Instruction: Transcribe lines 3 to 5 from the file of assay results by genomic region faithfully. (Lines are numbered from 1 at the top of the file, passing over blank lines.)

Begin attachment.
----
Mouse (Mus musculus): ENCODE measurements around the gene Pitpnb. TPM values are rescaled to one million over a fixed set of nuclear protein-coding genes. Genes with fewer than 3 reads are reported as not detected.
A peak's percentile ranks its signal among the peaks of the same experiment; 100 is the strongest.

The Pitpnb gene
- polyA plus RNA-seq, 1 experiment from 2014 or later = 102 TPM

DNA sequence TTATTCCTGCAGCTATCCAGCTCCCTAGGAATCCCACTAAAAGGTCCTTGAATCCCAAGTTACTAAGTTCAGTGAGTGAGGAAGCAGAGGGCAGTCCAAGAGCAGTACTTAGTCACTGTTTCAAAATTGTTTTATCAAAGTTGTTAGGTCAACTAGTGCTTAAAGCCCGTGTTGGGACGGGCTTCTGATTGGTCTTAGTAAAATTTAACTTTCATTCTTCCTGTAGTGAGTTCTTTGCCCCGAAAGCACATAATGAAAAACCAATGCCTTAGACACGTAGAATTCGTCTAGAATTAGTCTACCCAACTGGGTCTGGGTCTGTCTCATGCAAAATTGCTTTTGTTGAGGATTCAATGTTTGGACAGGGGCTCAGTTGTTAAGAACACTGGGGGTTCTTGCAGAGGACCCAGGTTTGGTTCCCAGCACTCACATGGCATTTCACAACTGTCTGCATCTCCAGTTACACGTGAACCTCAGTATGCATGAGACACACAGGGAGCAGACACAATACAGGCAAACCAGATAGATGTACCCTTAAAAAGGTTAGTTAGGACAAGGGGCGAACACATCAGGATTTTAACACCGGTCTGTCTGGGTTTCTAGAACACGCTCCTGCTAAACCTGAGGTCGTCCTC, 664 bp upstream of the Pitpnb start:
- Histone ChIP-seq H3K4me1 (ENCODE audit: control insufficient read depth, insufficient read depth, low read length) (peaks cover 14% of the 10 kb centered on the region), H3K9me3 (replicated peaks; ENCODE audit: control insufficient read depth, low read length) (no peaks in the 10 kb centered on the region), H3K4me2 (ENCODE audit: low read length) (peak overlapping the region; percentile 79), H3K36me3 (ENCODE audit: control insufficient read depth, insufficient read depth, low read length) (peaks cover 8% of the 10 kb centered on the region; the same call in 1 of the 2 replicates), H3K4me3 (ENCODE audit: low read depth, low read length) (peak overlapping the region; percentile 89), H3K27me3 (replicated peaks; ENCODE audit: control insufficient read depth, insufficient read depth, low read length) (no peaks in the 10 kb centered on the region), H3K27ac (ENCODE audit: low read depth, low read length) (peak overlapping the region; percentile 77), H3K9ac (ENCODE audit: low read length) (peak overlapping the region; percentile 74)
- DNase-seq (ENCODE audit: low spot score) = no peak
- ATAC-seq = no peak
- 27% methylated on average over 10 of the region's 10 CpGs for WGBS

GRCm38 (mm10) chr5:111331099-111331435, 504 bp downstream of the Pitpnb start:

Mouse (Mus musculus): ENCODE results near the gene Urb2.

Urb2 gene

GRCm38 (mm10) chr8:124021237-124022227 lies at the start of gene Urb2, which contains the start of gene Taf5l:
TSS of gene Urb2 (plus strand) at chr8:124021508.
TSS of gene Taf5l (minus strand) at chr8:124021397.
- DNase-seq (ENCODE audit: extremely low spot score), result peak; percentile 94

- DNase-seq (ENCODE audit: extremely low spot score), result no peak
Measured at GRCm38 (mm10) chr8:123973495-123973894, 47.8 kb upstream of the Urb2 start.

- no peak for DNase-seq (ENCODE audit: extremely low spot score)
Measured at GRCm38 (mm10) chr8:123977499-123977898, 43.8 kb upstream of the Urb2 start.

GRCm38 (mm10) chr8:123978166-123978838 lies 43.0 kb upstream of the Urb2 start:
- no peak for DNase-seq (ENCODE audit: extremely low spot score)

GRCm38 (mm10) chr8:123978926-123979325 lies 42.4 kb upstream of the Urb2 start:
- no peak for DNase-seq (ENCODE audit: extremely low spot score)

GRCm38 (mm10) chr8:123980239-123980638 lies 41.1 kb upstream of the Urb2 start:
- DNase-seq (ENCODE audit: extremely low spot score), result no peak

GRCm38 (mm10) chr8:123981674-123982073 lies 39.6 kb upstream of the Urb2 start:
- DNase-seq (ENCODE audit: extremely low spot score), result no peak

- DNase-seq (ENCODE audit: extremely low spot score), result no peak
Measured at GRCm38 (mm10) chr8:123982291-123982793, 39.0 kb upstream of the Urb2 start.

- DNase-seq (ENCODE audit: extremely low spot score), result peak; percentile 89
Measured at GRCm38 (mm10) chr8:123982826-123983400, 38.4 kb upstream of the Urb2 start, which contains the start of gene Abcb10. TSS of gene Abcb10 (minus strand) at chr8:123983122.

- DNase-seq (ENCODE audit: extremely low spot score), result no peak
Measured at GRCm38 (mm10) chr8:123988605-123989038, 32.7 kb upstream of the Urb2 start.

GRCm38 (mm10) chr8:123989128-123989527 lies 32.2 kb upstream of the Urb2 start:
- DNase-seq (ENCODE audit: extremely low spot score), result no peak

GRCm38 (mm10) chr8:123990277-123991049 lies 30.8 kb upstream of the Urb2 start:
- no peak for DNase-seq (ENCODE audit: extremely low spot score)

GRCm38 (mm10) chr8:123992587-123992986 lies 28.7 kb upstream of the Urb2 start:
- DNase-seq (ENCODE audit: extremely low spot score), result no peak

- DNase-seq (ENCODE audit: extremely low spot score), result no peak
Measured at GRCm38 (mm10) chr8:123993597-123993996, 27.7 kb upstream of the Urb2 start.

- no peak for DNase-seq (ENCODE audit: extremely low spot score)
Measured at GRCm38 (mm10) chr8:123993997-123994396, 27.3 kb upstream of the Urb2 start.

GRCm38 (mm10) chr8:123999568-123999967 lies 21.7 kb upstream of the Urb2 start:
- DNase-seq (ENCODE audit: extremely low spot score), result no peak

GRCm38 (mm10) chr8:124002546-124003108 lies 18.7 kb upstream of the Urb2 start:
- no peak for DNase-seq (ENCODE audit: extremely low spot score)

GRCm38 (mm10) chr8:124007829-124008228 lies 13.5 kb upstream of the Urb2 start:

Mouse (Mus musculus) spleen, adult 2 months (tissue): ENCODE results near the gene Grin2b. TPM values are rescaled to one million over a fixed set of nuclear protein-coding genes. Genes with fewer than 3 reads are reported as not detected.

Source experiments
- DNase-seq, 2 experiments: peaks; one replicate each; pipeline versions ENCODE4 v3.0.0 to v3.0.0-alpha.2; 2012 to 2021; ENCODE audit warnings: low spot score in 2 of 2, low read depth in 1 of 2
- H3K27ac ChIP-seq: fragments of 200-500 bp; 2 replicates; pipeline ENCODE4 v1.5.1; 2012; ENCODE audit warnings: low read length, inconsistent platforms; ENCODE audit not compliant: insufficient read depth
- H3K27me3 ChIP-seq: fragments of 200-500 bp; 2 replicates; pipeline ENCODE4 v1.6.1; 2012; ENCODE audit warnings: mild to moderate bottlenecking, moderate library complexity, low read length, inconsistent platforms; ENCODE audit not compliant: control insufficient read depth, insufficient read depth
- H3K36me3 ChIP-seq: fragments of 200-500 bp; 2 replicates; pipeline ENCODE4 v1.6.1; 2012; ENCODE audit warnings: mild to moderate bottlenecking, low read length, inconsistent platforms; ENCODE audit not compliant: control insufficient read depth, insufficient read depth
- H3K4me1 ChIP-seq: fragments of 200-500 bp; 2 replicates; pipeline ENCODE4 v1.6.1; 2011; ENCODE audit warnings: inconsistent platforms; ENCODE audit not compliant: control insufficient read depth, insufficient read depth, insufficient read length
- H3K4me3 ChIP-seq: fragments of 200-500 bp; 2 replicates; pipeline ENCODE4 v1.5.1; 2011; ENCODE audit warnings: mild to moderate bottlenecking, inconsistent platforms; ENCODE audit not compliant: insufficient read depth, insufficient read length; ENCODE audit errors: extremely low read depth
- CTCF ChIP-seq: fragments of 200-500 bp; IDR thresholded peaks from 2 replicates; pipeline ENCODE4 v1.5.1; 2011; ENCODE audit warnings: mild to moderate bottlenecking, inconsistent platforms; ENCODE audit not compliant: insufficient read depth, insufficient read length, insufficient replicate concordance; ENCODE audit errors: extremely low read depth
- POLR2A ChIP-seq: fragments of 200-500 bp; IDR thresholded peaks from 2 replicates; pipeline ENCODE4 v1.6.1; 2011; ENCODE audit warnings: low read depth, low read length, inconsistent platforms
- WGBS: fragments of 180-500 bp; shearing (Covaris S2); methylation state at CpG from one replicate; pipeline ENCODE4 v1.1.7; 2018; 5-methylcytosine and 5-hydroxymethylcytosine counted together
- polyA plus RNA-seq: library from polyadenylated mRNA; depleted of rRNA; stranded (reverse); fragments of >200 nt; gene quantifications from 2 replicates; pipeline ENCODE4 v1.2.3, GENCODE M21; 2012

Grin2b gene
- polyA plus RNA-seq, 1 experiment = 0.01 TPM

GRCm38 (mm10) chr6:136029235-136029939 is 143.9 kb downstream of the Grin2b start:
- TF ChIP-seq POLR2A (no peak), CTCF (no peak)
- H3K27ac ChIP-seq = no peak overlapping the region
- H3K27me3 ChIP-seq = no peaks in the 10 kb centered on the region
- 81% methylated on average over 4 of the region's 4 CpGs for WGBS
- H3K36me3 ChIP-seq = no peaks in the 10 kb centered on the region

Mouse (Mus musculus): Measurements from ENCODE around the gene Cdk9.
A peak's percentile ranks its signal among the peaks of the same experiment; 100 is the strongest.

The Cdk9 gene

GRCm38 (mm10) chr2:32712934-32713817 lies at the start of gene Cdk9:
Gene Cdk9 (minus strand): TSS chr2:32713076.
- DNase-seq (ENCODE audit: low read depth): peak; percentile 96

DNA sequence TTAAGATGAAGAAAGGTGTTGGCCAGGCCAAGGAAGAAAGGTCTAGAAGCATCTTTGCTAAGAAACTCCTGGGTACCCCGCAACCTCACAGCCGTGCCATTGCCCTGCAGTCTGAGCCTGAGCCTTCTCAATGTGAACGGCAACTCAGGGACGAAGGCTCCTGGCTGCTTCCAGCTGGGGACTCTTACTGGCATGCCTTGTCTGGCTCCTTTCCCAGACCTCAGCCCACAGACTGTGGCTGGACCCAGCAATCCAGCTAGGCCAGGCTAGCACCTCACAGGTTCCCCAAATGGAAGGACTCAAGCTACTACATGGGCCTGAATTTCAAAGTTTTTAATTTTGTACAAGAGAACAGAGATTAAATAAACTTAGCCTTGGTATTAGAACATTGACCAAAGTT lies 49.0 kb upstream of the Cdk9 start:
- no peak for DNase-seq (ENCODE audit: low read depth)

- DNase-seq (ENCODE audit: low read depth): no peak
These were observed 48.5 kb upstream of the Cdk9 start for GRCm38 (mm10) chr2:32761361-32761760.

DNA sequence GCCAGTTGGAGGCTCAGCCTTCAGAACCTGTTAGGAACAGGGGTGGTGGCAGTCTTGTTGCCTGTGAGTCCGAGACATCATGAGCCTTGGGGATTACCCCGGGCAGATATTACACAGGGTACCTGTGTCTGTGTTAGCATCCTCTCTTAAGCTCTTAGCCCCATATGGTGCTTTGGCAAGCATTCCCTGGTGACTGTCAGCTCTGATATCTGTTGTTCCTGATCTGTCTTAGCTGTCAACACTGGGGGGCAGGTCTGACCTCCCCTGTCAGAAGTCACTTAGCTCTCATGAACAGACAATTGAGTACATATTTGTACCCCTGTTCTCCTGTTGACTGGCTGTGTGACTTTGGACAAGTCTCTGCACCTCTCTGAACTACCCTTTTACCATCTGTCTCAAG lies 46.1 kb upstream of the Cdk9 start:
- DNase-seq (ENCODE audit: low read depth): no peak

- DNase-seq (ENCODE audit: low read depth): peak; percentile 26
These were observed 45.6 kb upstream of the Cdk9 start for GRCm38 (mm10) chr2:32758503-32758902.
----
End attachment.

The Pitpnb gene
- polyA plus RNA-seq, 1 experiment from 2014 or later = 102 TPM

DNA sequence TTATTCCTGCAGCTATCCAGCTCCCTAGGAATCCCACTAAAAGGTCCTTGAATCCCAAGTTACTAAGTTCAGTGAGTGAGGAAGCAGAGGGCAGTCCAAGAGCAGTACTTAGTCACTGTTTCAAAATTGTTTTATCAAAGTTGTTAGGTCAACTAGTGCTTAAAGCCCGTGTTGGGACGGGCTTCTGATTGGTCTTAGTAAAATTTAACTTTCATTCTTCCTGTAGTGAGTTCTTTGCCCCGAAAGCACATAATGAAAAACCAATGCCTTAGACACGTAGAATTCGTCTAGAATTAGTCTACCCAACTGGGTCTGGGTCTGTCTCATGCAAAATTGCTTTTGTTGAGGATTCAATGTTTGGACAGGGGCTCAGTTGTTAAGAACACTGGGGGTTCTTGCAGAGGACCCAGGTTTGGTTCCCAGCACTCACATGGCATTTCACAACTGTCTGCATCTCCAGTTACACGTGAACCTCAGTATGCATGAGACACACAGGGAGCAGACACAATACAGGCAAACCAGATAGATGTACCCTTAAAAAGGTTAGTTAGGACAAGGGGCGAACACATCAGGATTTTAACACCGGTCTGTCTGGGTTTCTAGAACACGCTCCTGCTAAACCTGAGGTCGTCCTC, 664 bp upstream of the Pitpnb start: